Navajo-Hopi Nations,Flagstaff & Winslow News
Sun, Nov. 28

Out and about: Hiking is still an option

Watson Lake viewed from Peavine Trail. (Stan Bindell/NHO)

Watson Lake viewed from Peavine Trail. (Stan Bindell/NHO)

PRESCOTT, Ariz. – There used to be many ways of life that we took for granted before the corona virus hit our state, nation and world.

Baseball, basketball, concerts and movies were among the many options that were open to us. Most of those options have disappeared, at least for a little while. One option that remains open is hiking or walking.

Even medical experts on TV say that hiking remains a good activity as long as we practice social distancing, meaning staying about six feet away from other humans.

One of the hikes I used to take for granted was the Peavine Trail in Prescott. I was still able to hike the Peavine Trail this past weekend.

Hard core hikers don’t always like this trail because it has hardly any change in altitude and it is heavily traveled by folks out for a leisurely walk.

Don’t let that fool nature lovers especially with the recent rains and snows. There are four reasons for nature lovers to take this hike: Watson Lake, sunsets at the Cove, Granite Dells and plenty of wildlife.

The Cove, about one and one half to two miles in, depending which trailhead you leave from, has boulders on both sides of the cove which perfectly frame the sunset when there are clouds.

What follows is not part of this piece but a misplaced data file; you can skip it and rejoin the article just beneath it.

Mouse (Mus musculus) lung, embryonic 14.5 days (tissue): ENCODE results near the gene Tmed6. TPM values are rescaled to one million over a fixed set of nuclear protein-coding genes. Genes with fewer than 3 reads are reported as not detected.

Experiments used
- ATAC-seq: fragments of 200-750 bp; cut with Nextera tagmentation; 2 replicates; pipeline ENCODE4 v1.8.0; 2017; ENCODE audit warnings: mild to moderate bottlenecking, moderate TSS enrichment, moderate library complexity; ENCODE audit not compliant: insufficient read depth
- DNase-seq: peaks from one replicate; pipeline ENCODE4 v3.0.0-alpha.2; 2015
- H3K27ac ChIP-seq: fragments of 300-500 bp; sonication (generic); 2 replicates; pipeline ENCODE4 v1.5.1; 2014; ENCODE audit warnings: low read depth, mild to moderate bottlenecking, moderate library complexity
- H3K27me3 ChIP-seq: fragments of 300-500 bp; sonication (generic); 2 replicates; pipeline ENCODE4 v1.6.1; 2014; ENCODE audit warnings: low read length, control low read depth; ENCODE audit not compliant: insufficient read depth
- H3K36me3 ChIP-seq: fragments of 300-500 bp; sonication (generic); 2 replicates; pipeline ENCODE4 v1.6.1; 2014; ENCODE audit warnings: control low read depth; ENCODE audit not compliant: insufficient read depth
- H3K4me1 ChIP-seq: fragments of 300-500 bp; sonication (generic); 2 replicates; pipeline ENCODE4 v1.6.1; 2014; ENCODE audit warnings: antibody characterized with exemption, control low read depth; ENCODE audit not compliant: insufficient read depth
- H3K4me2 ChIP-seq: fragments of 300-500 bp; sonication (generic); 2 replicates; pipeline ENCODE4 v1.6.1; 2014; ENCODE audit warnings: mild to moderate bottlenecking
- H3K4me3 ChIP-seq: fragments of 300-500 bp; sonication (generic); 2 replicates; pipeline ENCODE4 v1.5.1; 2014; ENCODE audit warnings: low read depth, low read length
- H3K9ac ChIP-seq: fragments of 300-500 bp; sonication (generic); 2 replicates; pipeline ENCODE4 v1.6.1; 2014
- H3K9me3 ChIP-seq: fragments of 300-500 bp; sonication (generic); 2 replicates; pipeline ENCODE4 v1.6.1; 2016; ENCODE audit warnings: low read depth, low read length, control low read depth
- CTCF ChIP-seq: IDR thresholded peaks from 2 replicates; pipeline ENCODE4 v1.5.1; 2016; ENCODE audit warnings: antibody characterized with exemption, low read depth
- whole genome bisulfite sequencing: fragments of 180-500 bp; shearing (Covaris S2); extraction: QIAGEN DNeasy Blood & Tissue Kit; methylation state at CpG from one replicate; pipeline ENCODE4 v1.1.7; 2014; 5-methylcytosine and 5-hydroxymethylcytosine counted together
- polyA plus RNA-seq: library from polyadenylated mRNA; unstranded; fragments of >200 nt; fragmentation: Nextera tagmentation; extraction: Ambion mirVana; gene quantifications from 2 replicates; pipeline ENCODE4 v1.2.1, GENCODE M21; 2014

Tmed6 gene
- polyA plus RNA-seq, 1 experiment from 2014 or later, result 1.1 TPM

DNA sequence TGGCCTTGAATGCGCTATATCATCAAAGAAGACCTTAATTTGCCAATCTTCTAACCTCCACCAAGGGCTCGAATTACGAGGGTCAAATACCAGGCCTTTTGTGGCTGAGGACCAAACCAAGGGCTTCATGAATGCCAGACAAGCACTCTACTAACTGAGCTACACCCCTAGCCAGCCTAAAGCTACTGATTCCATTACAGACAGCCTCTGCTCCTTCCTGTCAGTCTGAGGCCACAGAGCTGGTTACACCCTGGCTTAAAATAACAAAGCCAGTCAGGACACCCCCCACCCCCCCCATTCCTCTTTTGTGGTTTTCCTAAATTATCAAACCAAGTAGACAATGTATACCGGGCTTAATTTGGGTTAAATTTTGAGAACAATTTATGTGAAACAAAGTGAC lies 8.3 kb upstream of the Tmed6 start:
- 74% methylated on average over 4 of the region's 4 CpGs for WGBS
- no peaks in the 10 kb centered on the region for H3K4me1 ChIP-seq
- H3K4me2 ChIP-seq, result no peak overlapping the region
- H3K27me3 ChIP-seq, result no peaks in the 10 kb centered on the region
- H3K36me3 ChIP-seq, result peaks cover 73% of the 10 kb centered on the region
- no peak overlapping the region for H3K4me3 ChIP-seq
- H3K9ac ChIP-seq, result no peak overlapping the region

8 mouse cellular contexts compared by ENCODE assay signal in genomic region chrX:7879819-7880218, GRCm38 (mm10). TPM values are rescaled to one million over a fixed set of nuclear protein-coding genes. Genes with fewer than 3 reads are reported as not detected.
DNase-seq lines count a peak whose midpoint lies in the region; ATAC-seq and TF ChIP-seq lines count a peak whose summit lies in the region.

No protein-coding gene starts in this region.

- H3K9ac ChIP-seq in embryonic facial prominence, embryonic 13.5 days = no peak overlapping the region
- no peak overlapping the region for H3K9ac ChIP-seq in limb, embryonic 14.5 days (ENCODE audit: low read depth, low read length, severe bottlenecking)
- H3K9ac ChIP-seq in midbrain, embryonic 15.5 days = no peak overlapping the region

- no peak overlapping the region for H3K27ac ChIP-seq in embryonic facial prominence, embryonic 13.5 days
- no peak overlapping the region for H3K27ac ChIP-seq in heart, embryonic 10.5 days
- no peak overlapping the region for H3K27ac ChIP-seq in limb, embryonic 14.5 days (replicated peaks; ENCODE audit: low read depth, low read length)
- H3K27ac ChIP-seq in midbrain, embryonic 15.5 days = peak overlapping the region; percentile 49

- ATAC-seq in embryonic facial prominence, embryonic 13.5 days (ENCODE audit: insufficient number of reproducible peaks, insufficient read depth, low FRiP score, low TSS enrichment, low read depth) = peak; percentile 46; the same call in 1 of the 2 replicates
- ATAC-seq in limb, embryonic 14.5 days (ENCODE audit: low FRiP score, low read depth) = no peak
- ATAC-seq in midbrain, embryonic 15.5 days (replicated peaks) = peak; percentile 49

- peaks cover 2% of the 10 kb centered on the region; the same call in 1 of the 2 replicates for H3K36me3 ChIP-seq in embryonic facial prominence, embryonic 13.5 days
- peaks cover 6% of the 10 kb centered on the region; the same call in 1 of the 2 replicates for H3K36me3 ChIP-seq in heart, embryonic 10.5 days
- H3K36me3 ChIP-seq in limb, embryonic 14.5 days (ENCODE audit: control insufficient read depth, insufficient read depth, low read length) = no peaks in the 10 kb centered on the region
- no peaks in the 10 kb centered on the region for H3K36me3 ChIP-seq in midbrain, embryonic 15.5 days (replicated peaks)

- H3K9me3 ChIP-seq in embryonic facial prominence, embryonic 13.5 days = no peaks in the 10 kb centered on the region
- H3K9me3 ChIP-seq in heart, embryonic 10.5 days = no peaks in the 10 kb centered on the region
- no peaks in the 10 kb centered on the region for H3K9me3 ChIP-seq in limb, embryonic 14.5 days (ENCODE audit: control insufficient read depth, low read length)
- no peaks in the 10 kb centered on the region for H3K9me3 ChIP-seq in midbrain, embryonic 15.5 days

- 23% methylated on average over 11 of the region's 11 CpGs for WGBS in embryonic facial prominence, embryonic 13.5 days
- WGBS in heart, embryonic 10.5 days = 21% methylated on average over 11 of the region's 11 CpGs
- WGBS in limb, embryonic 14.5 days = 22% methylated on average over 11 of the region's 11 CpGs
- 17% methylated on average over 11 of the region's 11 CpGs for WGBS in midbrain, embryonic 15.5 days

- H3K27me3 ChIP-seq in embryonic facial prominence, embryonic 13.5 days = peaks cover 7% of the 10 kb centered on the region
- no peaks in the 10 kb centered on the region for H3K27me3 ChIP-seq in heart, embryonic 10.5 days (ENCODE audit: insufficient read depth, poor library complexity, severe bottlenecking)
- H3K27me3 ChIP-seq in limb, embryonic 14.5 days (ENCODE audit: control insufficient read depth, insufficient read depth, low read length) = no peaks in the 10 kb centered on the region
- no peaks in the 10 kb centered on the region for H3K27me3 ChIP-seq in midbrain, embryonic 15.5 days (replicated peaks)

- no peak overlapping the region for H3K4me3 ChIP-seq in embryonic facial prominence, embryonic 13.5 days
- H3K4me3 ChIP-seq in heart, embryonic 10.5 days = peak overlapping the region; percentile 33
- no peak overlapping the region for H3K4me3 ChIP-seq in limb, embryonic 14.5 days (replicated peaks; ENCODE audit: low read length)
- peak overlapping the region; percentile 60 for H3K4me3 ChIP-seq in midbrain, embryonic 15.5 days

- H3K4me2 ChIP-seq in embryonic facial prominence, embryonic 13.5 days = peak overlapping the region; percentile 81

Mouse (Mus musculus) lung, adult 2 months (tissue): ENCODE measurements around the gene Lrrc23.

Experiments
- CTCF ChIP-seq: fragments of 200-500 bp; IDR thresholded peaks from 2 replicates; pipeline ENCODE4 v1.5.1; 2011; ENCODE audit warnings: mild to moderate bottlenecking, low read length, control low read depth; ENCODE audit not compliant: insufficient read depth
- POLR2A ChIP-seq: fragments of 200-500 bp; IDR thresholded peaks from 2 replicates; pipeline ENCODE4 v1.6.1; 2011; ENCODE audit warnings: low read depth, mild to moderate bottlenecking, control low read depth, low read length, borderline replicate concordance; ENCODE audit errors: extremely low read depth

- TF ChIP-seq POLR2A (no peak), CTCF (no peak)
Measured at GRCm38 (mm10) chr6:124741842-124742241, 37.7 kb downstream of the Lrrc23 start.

Watson Lake parallels much of the trail and its tributaries are on the side trails as well. This hiker has seen herons, ducks, a wide variety of birds, deer, javlina, frogs, turtles and rattlesnakes at the lake or on the trail.

Watson Lake cuts a beautiful scene with boaters and kayakers making their way through the lake amongst the marvelous boulders.

The Peavine also cuts through part of the Granite Dells known for its rocky spires.

Hikers can do as much or as little as they want since the Peavine connects to other trails.

On a nice day, this trail can be filled with people of all ages either walking or biking. Less traveled trails can be found off to the side, including the dotted trail that follows most of the bank by the lake, although this may include some rock hopping.

Hikers can go five miles one way to side road for a nice 10-mile roundtrip hike. Those who want more can turn right at the 3.4 mile mark as they can pick up the Iron King Trail for another 4.5 miles to the trailhead at Glassford Hills Road in Prescott Valley.

The Peavine Trail also connects with Watson Woods, a riparian preserve. It has small ups and downs, but only goes up about 300 feet.

The trail offers sycamores, willows and cottonwoods that offer some shade on sunny days and is open to hikers, bikers and pedestrians, but not motorized vehicles.

The Peavine name comes from the old railroad line that went through here.

Toward the beginning of the trail, hikers will pass by a garbage station, a burnt out old building that firemen use as a training area and there is also a police shooting range. But the further hikers go the more they leave these parts of civiization behind.

Directions to the Peavine Trail from Prescott: From downtown Prescott, drive east on Gurley Street, then take Highway 89 north to Prescott Lakes Highway. Turn right at the traffic signal. After crossing Granite Creek, turn left onto Sun Dog Ranch Road. Continue north for a half mile to the trailhead parking just opposite the animal control headquarters.

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